266Likewise, functions marked by `__exit' are dropped by the compiler when
267the code is built into the kernel, as they would never be called.
268
269
270Power Management
271================
272
273If your I2C device needs special handling when entering a system low
274power state -- like putting a transceiver into a low power mode, or
275activating a system wakeup mechanism -- do that in the suspend() method.
276The resume() method should reverse what the suspend() method does.
277
278These are standard driver model calls, and they work just like they
279would for any other driver stack. The calls can sleep, and can use
280I2C messaging to the device being suspended or resumed (since their
281parent I2C adapter is active when these calls are issued, and IRQs
282are still enabled).
283
284
285System Shutdown
286===============
287
288If your I2C device needs special handling when the system shuts down
289or reboots (including kexec) -- like turning something off -- use a
290shutdown() method.
291
292Again, this is a standard driver model call, working just like it
293would for any other driver stack: the calls can sleep, and can use
294I2C messaging.
295
296
297Command function
298================
299
300A generic ioctl-like function call back is supported. You will seldom
301need this, and its use is deprecated anyway, so newer design should not
302use it.
303
304
305Sending and receiving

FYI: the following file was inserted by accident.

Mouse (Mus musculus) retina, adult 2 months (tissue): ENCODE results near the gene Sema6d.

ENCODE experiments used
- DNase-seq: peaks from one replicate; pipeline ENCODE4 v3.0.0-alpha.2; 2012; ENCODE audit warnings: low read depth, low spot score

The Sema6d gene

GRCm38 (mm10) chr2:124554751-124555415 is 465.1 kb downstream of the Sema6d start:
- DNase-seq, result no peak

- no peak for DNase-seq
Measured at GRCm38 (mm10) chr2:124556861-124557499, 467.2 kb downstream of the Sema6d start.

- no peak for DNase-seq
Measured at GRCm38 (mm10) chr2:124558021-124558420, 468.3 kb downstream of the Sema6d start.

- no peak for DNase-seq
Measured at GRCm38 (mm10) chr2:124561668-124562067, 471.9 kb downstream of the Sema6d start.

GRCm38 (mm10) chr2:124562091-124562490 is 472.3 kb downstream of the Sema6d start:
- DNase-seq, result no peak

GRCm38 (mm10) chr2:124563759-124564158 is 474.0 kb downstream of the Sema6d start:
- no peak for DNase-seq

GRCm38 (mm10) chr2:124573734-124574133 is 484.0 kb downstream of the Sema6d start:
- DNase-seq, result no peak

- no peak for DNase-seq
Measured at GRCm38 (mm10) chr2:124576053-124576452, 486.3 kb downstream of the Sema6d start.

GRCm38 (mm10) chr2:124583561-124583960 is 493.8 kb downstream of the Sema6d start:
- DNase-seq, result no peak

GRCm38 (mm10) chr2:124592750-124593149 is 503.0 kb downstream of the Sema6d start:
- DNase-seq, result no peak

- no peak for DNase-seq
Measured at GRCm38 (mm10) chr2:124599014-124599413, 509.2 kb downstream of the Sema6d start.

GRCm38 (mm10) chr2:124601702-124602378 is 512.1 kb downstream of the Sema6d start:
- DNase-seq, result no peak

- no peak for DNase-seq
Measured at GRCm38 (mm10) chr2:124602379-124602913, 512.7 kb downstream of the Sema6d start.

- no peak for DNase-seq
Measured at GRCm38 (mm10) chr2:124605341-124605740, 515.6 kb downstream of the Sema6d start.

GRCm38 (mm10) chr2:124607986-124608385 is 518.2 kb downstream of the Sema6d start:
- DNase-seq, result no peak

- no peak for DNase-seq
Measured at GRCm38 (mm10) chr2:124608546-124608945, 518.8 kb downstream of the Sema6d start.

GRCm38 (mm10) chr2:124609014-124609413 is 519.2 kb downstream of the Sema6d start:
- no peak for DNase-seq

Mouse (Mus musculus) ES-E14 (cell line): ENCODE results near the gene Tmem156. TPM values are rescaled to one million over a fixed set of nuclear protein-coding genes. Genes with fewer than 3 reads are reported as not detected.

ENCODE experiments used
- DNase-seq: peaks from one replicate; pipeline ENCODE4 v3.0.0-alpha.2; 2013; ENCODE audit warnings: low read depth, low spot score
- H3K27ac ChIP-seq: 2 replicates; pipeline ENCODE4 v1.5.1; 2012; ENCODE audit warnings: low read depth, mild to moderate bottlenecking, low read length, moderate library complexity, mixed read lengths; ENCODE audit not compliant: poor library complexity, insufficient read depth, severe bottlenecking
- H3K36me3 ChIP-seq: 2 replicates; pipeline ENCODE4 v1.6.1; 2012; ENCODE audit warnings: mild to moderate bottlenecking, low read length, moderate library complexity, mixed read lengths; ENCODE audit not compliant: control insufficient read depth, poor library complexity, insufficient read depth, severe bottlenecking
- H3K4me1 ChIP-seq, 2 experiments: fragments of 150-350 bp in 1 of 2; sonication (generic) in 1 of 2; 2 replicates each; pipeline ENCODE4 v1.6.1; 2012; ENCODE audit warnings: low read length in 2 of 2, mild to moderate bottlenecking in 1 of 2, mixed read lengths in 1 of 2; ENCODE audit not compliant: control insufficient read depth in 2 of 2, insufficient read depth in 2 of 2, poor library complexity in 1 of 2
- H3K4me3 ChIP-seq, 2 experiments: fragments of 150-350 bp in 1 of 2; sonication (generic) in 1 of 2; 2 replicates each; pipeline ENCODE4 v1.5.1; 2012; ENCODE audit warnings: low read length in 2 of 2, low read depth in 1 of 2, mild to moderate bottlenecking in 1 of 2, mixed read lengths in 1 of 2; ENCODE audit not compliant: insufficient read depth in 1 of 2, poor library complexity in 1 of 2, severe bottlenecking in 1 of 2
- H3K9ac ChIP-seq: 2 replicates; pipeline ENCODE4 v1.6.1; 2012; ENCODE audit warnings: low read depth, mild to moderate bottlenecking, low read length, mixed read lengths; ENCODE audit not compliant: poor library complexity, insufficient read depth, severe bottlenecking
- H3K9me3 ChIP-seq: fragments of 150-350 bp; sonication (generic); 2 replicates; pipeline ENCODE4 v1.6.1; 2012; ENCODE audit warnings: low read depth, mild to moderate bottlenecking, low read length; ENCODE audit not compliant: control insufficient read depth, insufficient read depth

306=====================
307
308If you want to communicate with your device, there are several functions
309to do this. You can find all of them in <linux/i2c.h>.
310
311If you can choose between plain I2C communication and SMBus level
312communication, please use the latter. All adapters understand SMBus level
313commands, but only some of them understand plain I2C!
314
315
316Plain I2C communication
317-----------------------
318
319    int i2c_master_send(struct i2c_client *client, const char *buf,
320                int count);
321    int i2c_master_recv(struct i2c_client *client, char *buf, int count);
322
323These routines read and write some bytes from/to a client. The client
324contains the i2c address, so you do not have to include it. The second
325parameter contains the bytes to read/write, the third the number of bytes
326to read/write (must be less than the length of the buffer, also should be
327less than 64k since msg.len is u16.) Returned is the actual number of bytes
328read/written.
329
330    int i2c_transfer(struct i2c_adapter *adap, struct i2c_msg *msg,
331             int num);
332
333This sends a series of messages. Each message can be a read or write,
334and they can be mixed in any way. The transactions are combined: no
335stop bit is sent between transaction. The i2c_msg structure contains